Market Update: Monday, April 11, 2016


  • Calm end to turbulent week as stocks finish modestly higher. Boosted by a nearly 7% rise in the price of WTI crude oil, 8 of the 10 sectors were positive on Friday, including energy, which posted a 2% gain; consumer discretionary was the laggard amid disappointing sales data from several retailers. The 10-year Treasury yield bounced back slightly to 1.72%, but still ended the week lower by 0.06%. Finally, COMEX gold closed 0.5% higher and WTI crude finished the week at $39.75/barrel. Final tallies: Dow +35.00 to 17576.96, Nasdaq +2.32 to 4850.69, S&P 500 +5.69 (+0.28%) to 2047.68.
  • U.S. markets turn positive. Equities moved from red to green this morning, mimicking a reversal in European indexes. The main driver was a meeting between Italy’s Treasury, central bank, and financial institutions that raised bailout hopes for Italy’s beleaguered financial system. Asian indexes also closed on a positive note as the Shanghai Composite finished up 1.6% and the Nikkei Index finished near its session highs. Meanwhile, investors will be monitoring upcoming earnings reports for signs that companies can deliver, now that the dollar headwind has weakened significantly. The yield on the 10-year Treasury is trading up to 1.74%, gold is up half a percent, and crude oil is slightly higher following last week’s strong run-up.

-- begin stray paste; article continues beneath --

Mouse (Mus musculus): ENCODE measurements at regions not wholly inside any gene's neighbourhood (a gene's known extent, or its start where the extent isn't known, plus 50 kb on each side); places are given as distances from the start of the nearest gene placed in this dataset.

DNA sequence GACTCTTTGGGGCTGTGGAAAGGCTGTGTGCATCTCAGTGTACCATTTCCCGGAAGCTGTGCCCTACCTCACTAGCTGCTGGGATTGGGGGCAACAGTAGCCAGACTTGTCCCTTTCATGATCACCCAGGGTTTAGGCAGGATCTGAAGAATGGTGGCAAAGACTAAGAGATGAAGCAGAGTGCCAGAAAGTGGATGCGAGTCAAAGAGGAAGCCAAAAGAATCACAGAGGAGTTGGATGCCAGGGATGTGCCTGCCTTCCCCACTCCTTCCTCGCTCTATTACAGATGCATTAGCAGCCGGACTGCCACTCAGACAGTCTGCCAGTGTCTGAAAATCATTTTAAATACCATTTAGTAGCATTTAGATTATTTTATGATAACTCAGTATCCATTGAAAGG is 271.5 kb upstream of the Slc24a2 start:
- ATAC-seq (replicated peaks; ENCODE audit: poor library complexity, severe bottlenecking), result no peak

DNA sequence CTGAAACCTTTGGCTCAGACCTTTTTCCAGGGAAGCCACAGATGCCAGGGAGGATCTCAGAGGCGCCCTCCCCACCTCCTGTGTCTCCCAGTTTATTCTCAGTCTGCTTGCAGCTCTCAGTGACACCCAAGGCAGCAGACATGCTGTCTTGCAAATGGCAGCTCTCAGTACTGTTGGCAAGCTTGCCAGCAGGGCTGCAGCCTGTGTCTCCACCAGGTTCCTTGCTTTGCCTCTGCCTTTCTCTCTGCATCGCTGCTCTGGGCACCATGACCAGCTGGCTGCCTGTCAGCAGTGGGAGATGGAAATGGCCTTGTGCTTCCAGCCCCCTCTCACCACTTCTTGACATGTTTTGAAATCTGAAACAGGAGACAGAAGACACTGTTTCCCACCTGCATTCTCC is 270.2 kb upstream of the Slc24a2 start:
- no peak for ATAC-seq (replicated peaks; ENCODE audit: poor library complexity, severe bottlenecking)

• Earnings season kicks off today. With Alcoa’s results, first quarter earnings season unofficially kicks off today. The season may bring little to get excited about with consensus estimates calling for a 7% year-over-year decline for S&P 500 earnings (according to Thomson), the biggest decline since 2009; and 7 of 10 sectors are expected to experience a decline. However, this quarter may mark an inflection point, supported by oil and U.S. dollar headwinds beginning to abate, and consistent with consensus estimates for the rest of this year. This week (April 11-15), 15 S&P 500 companies will report results, highlighted by the financials sector (JPMorgan Chase, Bank of America, Citigroup, and Wells Fargo). See our earnings preview for our thoughts.